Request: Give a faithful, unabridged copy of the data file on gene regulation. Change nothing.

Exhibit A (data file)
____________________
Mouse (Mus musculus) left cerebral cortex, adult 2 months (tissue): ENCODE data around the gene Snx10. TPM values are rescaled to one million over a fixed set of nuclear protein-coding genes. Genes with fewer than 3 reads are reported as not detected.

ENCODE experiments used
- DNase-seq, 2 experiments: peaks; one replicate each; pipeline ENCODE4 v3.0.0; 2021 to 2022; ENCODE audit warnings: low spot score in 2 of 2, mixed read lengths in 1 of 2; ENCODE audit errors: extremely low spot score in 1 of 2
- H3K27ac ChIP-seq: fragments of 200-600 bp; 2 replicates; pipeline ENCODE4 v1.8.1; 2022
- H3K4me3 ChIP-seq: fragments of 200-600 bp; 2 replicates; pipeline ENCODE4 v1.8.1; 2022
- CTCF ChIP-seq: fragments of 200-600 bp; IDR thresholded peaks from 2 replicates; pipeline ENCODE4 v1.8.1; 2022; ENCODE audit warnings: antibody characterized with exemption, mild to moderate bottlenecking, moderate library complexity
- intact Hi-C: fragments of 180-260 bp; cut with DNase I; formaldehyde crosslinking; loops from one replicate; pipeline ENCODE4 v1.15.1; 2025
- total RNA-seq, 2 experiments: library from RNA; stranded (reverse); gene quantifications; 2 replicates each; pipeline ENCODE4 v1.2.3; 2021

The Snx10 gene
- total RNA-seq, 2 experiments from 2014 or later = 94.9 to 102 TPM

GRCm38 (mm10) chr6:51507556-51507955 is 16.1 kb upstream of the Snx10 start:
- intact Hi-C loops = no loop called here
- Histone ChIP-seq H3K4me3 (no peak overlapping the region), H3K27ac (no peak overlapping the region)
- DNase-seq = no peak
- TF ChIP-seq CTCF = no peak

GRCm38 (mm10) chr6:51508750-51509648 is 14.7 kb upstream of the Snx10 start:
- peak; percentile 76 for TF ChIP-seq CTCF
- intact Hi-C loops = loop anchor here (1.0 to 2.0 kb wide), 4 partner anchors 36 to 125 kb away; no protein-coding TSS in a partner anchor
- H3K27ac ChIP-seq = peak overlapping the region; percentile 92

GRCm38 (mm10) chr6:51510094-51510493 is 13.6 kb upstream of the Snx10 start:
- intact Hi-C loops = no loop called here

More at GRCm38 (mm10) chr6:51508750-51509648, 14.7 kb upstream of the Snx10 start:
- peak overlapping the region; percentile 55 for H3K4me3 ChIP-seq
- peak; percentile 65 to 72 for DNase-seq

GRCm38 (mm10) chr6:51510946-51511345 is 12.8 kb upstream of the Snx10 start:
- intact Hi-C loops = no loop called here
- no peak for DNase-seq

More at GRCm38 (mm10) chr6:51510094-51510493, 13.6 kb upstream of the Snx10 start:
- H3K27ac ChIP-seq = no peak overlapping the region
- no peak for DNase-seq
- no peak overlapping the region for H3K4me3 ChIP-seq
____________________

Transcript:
Mouse (Mus musculus) left cerebral cortex, adult 2 months (tissue): ENCODE data around the gene Snx10. TPM values are rescaled to one million over a fixed set of nuclear protein-coding genes. Genes with fewer than 3 reads are reported as not detected.

ENCODE experiments used
- DNase-seq, 2 experiments: peaks; one replicate each; pipeline ENCODE4 v3.0.0; 2021 to 2022; ENCODE audit warnings: low spot score in 2 of 2, mixed read lengths in 1 of 2; ENCODE audit errors: extremely low spot score in 1 of 2
- H3K27ac ChIP-seq: fragments of 200-600 bp; 2 replicates; pipeline ENCODE4 v1.8.1; 2022
- H3K4me3 ChIP-seq: fragments of 200-600 bp; 2 replicates; pipeline ENCODE4 v1.8.1; 2022
- CTCF ChIP-seq: fragments of 200-600 bp; IDR thresholded peaks from 2 replicates; pipeline ENCODE4 v1.8.1; 2022; ENCODE audit warnings: antibody characterized with exemption, mild to moderate bottlenecking, moderate library complexity
- intact Hi-C: fragments of 180-260 bp; cut with DNase I; formaldehyde crosslinking; loops from one replicate; pipeline ENCODE4 v1.15.1; 2025
- total RNA-seq, 2 experiments: library from RNA; stranded (reverse); gene quantifications; 2 replicates each; pipeline ENCODE4 v1.2.3; 2021

The Snx10 gene
- total RNA-seq, 2 experiments from 2014 or later = 94.9 to 102 TPM

GRCm38 (mm10) chr6:51507556-51507955 is 16.1 kb upstream of the Snx10 start:
- intact Hi-C loops = no loop called here
- Histone ChIP-seq H3K4me3 (no peak overlapping the region), H3K27ac (no peak overlapping the region)
- DNase-seq = no peak
- TF ChIP-seq CTCF = no peak

GRCm38 (mm10) chr6:51508750-51509648 is 14.7 kb upstream of the Snx10 start:
- peak; percentile 76 for TF ChIP-seq CTCF
- intact Hi-C loops = loop anchor here (1.0 to 2.0 kb wide), 4 partner anchors 36 to 125 kb away; no protein-coding TSS in a partner anchor
- H3K27ac ChIP-seq = peak overlapping the region; percentile 92

GRCm38 (mm10) chr6:51510094-51510493 is 13.6 kb upstream of the Snx10 start:
- intact Hi-C loops = no loop called here

More at GRCm38 (mm10) chr6:51508750-51509648, 14.7 kb upstream of the Snx10 start:
- peak overlapping the region; percentile 55 for H3K4me3 ChIP-seq
- peak; percentile 65 to 72 for DNase-seq

GRCm38 (mm10) chr6:51510946-51511345 is 12.8 kb upstream of the Snx10 start:
- intact Hi-C loops = no loop called here
- no peak for DNase-seq

More at GRCm38 (mm10) chr6:51510094-51510493, 13.6 kb upstream of the Snx10 start:
- H3K27ac ChIP-seq = no peak overlapping the region
- no peak for DNase-seq
- no peak overlapping the region for H3K4me3 ChIP-seq